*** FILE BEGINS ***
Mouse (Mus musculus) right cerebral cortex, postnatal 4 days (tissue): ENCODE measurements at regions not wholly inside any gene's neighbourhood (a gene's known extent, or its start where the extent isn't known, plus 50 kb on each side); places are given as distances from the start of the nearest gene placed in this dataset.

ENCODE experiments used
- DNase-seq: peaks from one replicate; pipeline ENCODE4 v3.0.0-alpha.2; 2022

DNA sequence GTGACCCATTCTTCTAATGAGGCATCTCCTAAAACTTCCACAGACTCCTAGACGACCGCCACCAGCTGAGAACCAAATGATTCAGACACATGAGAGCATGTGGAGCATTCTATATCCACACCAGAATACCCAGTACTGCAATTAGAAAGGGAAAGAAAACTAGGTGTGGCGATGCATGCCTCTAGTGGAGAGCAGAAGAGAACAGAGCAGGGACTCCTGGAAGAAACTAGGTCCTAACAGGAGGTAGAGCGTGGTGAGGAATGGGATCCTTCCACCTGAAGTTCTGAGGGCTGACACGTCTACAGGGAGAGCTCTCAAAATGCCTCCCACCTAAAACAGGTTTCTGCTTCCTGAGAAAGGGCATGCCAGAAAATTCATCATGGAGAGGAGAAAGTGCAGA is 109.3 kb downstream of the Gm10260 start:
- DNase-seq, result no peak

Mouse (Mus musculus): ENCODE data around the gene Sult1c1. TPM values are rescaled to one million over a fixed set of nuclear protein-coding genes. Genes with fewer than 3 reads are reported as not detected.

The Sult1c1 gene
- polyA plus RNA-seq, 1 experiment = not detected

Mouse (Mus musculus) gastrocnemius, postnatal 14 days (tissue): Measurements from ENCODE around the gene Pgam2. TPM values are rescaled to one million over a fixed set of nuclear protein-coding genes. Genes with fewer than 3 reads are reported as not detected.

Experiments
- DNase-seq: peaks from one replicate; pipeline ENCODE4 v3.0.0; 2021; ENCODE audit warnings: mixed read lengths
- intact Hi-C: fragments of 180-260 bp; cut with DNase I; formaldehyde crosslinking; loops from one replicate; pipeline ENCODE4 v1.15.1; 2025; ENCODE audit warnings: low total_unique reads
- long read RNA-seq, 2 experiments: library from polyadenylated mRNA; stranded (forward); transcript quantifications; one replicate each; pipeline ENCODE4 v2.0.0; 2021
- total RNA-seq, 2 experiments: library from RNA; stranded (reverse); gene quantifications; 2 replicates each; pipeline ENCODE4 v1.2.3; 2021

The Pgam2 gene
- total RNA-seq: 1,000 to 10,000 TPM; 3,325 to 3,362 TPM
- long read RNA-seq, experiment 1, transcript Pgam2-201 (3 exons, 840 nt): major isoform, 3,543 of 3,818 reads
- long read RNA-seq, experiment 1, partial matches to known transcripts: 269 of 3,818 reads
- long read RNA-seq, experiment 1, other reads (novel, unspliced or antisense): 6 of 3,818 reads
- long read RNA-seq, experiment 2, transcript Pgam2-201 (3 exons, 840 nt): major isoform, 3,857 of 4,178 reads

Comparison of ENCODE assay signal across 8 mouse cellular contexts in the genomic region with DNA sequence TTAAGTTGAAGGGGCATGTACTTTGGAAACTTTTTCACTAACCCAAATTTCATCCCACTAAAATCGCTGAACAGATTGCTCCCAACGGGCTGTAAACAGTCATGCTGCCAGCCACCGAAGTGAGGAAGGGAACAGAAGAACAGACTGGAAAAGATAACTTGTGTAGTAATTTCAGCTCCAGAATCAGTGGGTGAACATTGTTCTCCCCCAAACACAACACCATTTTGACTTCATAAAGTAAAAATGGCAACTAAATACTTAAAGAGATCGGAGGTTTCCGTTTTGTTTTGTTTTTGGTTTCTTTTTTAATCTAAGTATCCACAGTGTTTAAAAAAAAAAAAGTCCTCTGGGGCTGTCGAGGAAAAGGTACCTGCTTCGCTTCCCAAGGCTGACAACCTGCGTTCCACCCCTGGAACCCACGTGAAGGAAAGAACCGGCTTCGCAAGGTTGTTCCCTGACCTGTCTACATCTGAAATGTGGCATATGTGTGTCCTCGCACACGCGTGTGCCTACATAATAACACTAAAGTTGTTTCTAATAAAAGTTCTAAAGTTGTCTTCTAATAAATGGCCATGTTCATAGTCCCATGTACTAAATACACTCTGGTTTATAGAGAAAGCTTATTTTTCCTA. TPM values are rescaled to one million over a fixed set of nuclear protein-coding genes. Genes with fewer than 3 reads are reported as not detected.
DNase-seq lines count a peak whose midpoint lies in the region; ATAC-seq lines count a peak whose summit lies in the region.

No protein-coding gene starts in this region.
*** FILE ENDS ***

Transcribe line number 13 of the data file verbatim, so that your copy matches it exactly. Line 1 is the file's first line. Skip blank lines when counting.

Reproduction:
- long read RNA-seq, 2 experiments: library from polyadenylated mRNA; stranded (forward); transcript quantifications; one replicate each; pipeline ENCODE4 v2.0.0; 2021